Letter 285

• 285. Caroline to Schelling in Jena: Braunschweig, January, February 1801?

[Braunschweig, January, February 1801?]

[Beginning of letter is missing.]

|35| . . . can yet become when one finally is at the point you are now. And therewith have I revealed my secret to you. You may not abuse it, my intimate friend. You must sincerely try to determine whether you can do without me, but give yourself time enough to consider slowly. We belong to each other, we should be inwardly one. Have I ever mistrusted you, you my soul? Then why you me?

You will probably ask me whether I am indifferent to the outcome. I must answer yes, even though sweet love wants to hold me back. I am certain both of my indestructible happiness as well as of my incurable misfortune. That is my privilege.

And now let us retreat once more into our previous quietness and tranquility, where you have already so often allowed me to feel such joy over you. Indeed, cheer me with your own strivings and ideas. Love me. I kneel before you in thought and entreat you to do so.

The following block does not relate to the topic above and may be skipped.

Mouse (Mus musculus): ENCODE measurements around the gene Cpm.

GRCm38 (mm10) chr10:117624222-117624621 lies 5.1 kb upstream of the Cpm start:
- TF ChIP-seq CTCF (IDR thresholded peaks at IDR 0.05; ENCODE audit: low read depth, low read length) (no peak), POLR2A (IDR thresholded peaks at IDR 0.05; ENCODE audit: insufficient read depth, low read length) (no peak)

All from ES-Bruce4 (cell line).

Truly, the trip was just an impulsive idea, and I am convinced that you must remain in Jena. [1]

The genius that will guide me: it is yours. And it will surely be good.

|36| A few days ago I finally received an answer from Charlotte Urff. [2] They had kept my letter from her for a long time; she is not staying with her mother, but rather with friends in Frankfurt, from whom she cannot extract herself just now. The reasons for that are allegedly both important and sad, she writes, that is, everything important is allegedly sad. But it involves only that family, not her, and she believes she will still be able to visit me this summer if I still want her to. In her entire letter, she is the same as she always was, to be loved for her love and dignity. [3]

I do hope you will not hold it against me that I have included this enclosure? [4] I had offered it to Wilhelm. He has finished 3 acts in Shakespeare [5] and is now working on an essay on Bürger, the poet, to be included in the critical collection. [6] He cannot travel unless there is a frost, regardless of whether Friedrich might become annoyed, though the latter has not yet given any sign of such. I read all his last letters as well as the one today to him.

Given his present circumstances, can he possibly find it in his heart to be disinclined toward Wilhelm? Tant pis pour lui. [7]

My angelic, dear friend, stay well; I embrace you, so firmly, so loyally, so full of love and beneficent spirit, you cannot possibly remain insensitive to it.


[1] Uncertain and otherwise undocumented but intriguing allusion. Back.